Universities are now collecting loads of data on students from physical whereabouts, to courses progress, to when they get online, to even what they do when they’re online.
The president of Purdue penned an op-ed to challenge higher education (and hopefully edtech) to think critically about how we use students’ data especially when it comes to behavioral nudging, lest we end up with a Chinese-like social rating system:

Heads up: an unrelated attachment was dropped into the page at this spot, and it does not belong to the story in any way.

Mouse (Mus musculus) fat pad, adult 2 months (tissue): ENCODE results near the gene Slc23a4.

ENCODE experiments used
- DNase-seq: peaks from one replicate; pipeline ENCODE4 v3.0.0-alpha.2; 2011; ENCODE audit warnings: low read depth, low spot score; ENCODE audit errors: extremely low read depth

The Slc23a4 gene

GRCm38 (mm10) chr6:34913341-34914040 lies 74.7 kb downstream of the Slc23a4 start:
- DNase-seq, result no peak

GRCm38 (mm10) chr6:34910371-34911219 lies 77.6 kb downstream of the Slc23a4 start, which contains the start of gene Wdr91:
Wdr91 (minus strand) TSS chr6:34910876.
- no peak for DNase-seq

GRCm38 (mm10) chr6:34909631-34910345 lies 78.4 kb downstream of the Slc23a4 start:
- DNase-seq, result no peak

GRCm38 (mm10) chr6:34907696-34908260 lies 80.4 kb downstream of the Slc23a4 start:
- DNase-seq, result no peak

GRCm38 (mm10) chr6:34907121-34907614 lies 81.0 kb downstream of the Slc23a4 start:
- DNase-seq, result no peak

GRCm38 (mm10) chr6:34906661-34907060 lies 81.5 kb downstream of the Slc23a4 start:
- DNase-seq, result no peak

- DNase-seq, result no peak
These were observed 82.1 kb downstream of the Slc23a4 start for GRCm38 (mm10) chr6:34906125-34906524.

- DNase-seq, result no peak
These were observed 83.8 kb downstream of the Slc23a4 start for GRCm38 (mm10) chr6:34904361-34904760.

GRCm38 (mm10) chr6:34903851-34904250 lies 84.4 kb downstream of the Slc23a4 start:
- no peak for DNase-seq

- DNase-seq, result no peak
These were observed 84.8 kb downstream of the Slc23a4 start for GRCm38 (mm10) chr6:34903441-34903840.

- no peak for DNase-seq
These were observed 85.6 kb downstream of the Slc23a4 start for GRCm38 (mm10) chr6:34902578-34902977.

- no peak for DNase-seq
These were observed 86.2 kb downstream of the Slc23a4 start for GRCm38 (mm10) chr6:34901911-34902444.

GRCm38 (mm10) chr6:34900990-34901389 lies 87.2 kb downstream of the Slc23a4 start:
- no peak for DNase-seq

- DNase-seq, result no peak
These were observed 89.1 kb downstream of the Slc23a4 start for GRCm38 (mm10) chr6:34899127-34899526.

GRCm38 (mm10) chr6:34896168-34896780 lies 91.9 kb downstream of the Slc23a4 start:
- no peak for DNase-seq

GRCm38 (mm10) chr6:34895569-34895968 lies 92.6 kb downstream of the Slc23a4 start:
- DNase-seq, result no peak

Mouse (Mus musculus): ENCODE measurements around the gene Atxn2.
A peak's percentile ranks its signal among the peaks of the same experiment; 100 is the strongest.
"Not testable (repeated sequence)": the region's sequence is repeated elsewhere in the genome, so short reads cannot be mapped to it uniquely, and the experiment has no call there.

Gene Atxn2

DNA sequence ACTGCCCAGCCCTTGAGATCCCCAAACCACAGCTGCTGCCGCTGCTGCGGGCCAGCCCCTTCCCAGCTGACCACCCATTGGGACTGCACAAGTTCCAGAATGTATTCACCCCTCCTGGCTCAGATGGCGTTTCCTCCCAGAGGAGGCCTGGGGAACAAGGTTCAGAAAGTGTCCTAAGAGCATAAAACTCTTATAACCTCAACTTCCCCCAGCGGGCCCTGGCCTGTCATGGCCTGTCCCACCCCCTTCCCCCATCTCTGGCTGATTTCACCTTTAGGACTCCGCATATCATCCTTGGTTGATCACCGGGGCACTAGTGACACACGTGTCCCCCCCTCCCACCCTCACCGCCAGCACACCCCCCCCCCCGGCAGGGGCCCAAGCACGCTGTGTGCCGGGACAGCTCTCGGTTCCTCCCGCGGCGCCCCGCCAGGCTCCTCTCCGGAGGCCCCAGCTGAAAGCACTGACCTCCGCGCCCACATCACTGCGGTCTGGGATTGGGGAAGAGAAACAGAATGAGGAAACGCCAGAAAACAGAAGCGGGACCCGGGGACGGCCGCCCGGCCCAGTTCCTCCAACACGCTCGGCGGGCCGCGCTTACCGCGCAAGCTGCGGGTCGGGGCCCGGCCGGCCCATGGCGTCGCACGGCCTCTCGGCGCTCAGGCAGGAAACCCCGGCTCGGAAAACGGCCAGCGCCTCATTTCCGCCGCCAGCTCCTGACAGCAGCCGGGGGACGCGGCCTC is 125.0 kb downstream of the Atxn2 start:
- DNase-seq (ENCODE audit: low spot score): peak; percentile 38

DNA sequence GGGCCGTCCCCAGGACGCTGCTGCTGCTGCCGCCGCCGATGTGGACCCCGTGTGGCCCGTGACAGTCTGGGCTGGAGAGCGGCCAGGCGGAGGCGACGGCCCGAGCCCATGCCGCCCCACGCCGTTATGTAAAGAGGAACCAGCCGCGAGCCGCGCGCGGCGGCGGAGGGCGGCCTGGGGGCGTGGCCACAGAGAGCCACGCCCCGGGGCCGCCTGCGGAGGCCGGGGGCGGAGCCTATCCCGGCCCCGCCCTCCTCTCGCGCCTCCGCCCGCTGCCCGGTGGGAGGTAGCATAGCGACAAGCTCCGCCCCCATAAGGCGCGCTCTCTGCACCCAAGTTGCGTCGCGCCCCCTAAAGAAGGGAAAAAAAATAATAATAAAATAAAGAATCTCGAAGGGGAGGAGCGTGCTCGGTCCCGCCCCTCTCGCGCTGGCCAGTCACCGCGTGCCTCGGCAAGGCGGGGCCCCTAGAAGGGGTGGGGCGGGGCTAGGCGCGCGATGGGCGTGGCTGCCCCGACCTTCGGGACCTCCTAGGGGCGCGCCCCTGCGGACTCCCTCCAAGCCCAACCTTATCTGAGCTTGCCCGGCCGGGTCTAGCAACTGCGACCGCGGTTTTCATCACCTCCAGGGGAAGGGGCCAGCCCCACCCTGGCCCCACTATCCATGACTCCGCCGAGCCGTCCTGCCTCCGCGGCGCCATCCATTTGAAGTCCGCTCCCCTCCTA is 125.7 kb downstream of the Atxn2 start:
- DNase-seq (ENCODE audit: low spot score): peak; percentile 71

Somewhere between connecting a struggling student with a tutor and penalizing for life a person insufficiently enthusiastic of a reigning regime, judgment calls will be required and lines of self-restraint drawn. People serene in their assurance that they know what is best for others will have to stop and ask themselves, or be asked by the rest of us, on what authority they became the Nudgers and the Great Approvers. Many of us will have to stop and ask whether our good intentions are carrying us past boundaries where privacy and individual autonomy should still prevail.